Top of page

Frequently Asked Questions


  1. What is the Library of Congress?

    The Library serves as the research arm of Congress and is recognized as the national library of the United States. Its collections comprise the world's most comprehensive record of human creativity and knowledge. Open to those ages 16 and older without charge or special permission, it is the world's largest library and a great resource for scholars and researchers.

  2. Where are the books?

    Books and other materials are shelved in three buildings on Capitol Hill, our Packard Campus in Culpeper, Va. and other off-site storage facilities. All Library stacks are closed

  3. Does the Library have a copy of every book published in the United States?

    No, but it does have millions of books and printed materials, maps, manuscripts, photographs, films, audio and video recordings, prints and drawings, and other special collections. Get more detailed statistics.

  4. How does the Library acquire its holdings?

    The Library receives new materials through exchange with libraries in this country and abroad, gifts, materials received from local, state and federal agencies as well as foreign governments, purchase, and copyright deposits. Thousands of items are added to the collections of the Library each working day. Selection officers review materials and decide which should be kept and added to the permanent collections. Copyright deposits make up the core of the collections, particularly those in the map, music, motion picture, and prints and photographs divisions.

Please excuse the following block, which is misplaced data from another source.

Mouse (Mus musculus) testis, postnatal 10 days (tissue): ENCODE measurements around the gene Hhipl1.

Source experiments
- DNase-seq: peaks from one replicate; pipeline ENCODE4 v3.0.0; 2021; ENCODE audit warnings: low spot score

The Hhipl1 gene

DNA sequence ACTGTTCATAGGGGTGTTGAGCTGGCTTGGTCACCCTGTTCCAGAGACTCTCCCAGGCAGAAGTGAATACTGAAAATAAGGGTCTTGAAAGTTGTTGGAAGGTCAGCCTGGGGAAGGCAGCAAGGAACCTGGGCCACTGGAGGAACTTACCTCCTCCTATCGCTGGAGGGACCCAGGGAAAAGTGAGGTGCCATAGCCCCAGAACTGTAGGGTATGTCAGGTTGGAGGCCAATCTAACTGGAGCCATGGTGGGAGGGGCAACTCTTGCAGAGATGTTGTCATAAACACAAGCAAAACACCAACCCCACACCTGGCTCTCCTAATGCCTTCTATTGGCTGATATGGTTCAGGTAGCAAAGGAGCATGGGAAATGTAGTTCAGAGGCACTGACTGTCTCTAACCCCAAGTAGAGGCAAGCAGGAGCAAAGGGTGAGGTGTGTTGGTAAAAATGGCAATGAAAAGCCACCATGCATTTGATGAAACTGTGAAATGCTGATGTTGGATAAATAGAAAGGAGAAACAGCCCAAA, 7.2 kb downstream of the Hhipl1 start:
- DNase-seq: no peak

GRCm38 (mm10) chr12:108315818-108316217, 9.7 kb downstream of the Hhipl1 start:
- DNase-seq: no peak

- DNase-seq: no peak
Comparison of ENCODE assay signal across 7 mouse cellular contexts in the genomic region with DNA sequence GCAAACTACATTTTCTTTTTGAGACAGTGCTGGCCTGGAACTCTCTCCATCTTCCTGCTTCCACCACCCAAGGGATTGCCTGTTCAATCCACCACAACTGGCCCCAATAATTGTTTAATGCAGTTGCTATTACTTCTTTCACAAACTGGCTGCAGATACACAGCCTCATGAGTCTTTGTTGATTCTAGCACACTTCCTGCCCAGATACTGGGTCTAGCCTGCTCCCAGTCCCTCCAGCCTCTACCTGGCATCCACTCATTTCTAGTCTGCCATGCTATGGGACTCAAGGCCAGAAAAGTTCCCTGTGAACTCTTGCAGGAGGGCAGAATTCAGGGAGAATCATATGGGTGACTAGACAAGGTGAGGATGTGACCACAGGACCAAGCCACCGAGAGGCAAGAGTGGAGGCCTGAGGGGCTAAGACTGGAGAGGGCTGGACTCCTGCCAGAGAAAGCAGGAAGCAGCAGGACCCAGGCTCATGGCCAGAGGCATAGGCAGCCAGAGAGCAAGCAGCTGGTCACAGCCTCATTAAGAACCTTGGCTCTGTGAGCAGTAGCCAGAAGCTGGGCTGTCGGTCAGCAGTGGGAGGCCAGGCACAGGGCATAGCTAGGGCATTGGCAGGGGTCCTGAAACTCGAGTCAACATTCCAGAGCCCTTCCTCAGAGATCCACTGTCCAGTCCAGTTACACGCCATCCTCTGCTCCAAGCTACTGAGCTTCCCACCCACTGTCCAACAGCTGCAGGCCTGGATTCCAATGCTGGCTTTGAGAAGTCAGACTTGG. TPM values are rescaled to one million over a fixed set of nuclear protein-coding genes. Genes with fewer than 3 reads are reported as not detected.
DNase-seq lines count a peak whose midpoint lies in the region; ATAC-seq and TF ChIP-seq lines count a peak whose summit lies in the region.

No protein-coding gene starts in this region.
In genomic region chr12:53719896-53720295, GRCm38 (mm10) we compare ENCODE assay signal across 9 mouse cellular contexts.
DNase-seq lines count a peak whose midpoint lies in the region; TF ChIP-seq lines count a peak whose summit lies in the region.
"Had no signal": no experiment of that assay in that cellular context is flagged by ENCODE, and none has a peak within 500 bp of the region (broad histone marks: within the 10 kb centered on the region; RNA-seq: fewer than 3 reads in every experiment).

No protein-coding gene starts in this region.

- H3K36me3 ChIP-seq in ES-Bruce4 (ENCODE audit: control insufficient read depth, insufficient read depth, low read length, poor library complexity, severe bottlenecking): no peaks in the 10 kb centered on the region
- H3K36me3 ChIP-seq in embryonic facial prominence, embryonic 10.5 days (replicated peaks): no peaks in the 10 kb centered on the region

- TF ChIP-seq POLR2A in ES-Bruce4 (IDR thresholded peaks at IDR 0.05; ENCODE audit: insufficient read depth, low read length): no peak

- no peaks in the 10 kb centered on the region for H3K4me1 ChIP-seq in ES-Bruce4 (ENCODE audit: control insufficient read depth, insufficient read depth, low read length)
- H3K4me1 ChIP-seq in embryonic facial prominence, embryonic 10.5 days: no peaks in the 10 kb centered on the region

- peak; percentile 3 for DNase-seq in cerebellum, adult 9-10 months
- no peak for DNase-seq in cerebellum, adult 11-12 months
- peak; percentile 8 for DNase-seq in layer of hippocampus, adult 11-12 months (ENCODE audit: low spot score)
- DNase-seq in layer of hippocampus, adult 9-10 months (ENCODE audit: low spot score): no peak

5. Who is in charge of the Library of Congress?

    The Library is directed by the Librarian of Congress, who is appointed by the president of the United States and confirmed by a vote of the Senate. Since the Library's founding in 1800, there have been 14 Librarians of Congress, including the incumbent, Carla Hayden, who was sworn in on September 14, 2016.

  6. How does Congress use the Library?

    Thousands of requests are received annually by the Congressional Research Service (CRS), one part of the Library that directly serves Congress. Staffed by specialists on a wide variety of topics, CRS supplies Congress with unbiased information on a wide variety of subjects. Another division of the Library that works closely with Congress is the Law Library of Congress. With collections in foreign, international and comparative law, it serves as the foreign law research arm of Congress.

  7. When was the Library built?

    After its founding in 1800, the Library was housed in a boarding house and later in the U.S. Capitol building. Its first permanent, dedicated location — now called the Thomas Jefferson Building — was opened in 1897. The John Adams Building was completed in 1939 and the James Madison Memorial Building in 1980. The Library's Packard Campus for Audio Visual Conservation in Culpepper, Va., was opened in 2007.

  8. Who designed the Jefferson Building and how much did it cost?

    Its construction was based on a design, submitted in competition, by architects John L. Smithmeyer and Paul J. Pelz. The building cost almost $6.5 million, $213,443.40 less than expected.

  9. Who were the artists for the Jefferson Building?

    More than 50 American sculptors, painters, and mosaic artists contributed their talents to the building. It was intended to be a showplace for the art and culture of the young Republic and remains one of the most admired buildings of the period.

  10. What can tourists see at the Library of Congress?